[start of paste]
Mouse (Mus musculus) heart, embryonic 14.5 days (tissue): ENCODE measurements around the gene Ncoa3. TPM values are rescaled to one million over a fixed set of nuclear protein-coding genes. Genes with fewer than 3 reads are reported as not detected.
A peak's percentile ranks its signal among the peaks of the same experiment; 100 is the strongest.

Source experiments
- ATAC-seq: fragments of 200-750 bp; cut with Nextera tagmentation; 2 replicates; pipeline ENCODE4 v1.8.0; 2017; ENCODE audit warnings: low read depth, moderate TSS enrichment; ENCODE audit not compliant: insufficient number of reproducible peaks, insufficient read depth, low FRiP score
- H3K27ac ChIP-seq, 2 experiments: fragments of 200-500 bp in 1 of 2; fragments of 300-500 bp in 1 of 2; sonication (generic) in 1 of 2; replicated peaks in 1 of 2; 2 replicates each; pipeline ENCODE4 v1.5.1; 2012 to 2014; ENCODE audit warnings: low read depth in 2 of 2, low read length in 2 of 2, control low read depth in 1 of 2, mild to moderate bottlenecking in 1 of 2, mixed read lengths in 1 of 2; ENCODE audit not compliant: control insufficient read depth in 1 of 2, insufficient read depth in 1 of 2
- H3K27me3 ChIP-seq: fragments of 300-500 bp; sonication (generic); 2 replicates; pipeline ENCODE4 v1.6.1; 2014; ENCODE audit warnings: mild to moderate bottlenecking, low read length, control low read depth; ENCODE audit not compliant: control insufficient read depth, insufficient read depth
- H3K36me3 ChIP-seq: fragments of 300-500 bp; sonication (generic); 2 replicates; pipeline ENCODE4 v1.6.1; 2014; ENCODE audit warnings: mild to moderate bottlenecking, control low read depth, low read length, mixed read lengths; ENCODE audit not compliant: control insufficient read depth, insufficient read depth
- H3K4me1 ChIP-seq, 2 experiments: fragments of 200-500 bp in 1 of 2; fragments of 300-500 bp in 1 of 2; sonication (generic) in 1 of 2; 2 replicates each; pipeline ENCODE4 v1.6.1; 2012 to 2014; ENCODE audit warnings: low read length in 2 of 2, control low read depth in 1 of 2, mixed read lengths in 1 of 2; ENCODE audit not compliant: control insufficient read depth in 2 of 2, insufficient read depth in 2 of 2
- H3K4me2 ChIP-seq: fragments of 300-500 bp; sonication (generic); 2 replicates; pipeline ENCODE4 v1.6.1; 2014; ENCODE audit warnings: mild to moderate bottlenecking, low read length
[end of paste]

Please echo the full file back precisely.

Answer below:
Mouse (Mus musculus) heart, embryonic 14.5 days (tissue): ENCODE measurements around the gene Ncoa3. TPM values are rescaled to one million over a fixed set of nuclear protein-coding genes. Genes with fewer than 3 reads are reported as not detected.
A peak's percentile ranks its signal among the peaks of the same experiment; 100 is the strongest.

Source experiments
- ATAC-seq: fragments of 200-750 bp; cut with Nextera tagmentation; 2 replicates; pipeline ENCODE4 v1.8.0; 2017; ENCODE audit warnings: low read depth, moderate TSS enrichment; ENCODE audit not compliant: insufficient number of reproducible peaks, insufficient read depth, low FRiP score
- H3K27ac ChIP-seq, 2 experiments: fragments of 200-500 bp in 1 of 2; fragments of 300-500 bp in 1 of 2; sonication (generic) in 1 of 2; replicated peaks in 1 of 2; 2 replicates each; pipeline ENCODE4 v1.5.1; 2012 to 2014; ENCODE audit warnings: low read depth in 2 of 2, low read length in 2 of 2, control low read depth in 1 of 2, mild to moderate bottlenecking in 1 of 2, mixed read lengths in 1 of 2; ENCODE audit not compliant: control insufficient read depth in 1 of 2, insufficient read depth in 1 of 2
- H3K27me3 ChIP-seq: fragments of 300-500 bp; sonication (generic); 2 replicates; pipeline ENCODE4 v1.6.1; 2014; ENCODE audit warnings: mild to moderate bottlenecking, low read length, control low read depth; ENCODE audit not compliant: control insufficient read depth, insufficient read depth
- H3K36me3 ChIP-seq: fragments of 300-500 bp; sonication (generic); 2 replicates; pipeline ENCODE4 v1.6.1; 2014; ENCODE audit warnings: mild to moderate bottlenecking, control low read depth, low read length, mixed read lengths; ENCODE audit not compliant: control insufficient read depth, insufficient read depth
- H3K4me1 ChIP-seq, 2 experiments: fragments of 200-500 bp in 1 of 2; fragments of 300-500 bp in 1 of 2; sonication (generic) in 1 of 2; 2 replicates each; pipeline ENCODE4 v1.6.1; 2012 to 2014; ENCODE audit warnings: low read length in 2 of 2, control low read depth in 1 of 2, mixed read lengths in 1 of 2; ENCODE audit not compliant: control insufficient read depth in 2 of 2, insufficient read depth in 2 of 2
- H3K4me2 ChIP-seq: fragments of 300-500 bp; sonication (generic); 2 replicates; pipeline ENCODE4 v1.6.1; 2014; ENCODE audit warnings: mild to moderate bottlenecking, low read length